As the seasons continue to change, many people are looking forward to the colder months and the holiday cheer that comes with them. Others, however, begin their yearly battle with mental health issues, brought about by the indoor isolation of winter. To alleviate some of these difficulties, the Grand Valley State University Counseling Center has cultivated a variety of services to help students navigate their mental health during this time.
According to recent studies, approximately ten million Americans suffer from Seasonal Affective Disorder (SAD), a form of depression that often occurs during the winter months. Those struggling with SAD usually experience symptoms that vary from feeling distressed or overwhelmed to being unable to perform daily responsibilities, for 40% of the calendar year.
However, students don’t have to be diagnosed with SAD to experience mental, physical or academic difficulty during the colder parts of the year. Fall and winter months also signify the start of exam season, one of the most stressful periods for a college student.
“As we go from summer into fall and winter, some people’s moods may change, and some may feel more depressed,” said Director of Clinical and Crisis Services Eric Klingensmith“It can range from people struggling more with feeling sad or irritable, to affecting concentration and energy levels.”
The GVSU Counseling Center is offering services year-round to help students manage their mental health. Although the center is often associated with work in short-term individual therapy, they offer a continuum of care specific to the needs of each student.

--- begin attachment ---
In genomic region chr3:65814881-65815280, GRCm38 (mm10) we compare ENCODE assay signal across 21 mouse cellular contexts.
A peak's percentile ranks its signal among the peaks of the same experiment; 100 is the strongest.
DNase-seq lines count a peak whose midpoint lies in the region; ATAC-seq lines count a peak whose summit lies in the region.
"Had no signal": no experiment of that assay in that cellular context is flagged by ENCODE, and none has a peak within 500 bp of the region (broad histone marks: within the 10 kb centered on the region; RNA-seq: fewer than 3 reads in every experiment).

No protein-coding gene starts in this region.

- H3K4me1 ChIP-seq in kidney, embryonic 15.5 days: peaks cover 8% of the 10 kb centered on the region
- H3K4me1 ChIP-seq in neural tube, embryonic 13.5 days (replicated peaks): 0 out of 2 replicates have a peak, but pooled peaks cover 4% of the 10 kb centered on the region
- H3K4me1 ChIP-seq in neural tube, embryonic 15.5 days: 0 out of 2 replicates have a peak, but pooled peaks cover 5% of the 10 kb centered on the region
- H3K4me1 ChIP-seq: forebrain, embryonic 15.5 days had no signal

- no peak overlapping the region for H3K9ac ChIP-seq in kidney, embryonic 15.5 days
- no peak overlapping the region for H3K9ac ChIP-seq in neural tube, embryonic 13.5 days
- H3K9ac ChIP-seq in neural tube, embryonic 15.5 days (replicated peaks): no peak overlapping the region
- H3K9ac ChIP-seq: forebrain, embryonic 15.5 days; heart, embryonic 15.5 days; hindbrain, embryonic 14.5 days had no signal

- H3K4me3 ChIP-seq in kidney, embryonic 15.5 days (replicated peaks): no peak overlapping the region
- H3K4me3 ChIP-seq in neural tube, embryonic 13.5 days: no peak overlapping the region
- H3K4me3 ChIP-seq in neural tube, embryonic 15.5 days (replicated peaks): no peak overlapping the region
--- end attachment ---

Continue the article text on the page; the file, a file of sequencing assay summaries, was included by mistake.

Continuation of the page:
“We have some self-guided videos and seminars on our website that deal with stress, anxiety and other mental health-related things,” Klingensmith said. “We also do a lot of workshops in groups, and students learn how to develop skills concerning mental and emotional health there.”
Over the years, the Counseling Center has developed a series of online modules and workshops for student self-help, which contain information on mental health and illnesses, self-care and even COVID-19 specific stressors. The activities are available 24/7, so students are able to complete them at their own time and pace.
“Honestly, I had no idea this type of mental health care was available to students,” said GVSU senior Becca Oleskie. “I think it’s important that students realize there are accessible resources out there if they’re struggling.”
In addition to their online presence, the Counseling Center has also prepared some in-person events concerning mental health. This Tuesday, Nov. 9 marks their monthly QPR workshop, which is suicide prevention training, which aims to help students better understand the beliefs behind suicide.
Additionally, in their weekly series “Let’s Talk”, students are given the chance to informally talk with counselors about therapy or about a specific problem. Lastly, staff members at the Counseling Center supervise AOD Healthy Habits, an alcohol and drug use drop-in program where students can take a closer look at substance consumption. All upcoming and future events can be found on their website under the tab “For Students.”
The Counseling Center has provided a wide range of mental health tools; however, the first steps toward a healthy mind can be taken by students.
“We need to make taking care of ourselves a priority, and I believe balance is really important,” Klingensmith said. “We need to get enough sleep, eat well and stay active, but also take enough breaks to give ourselves time to recharge.”
For more information on GVSU mental health resources, visit https://www.gvsu.edu/counsel/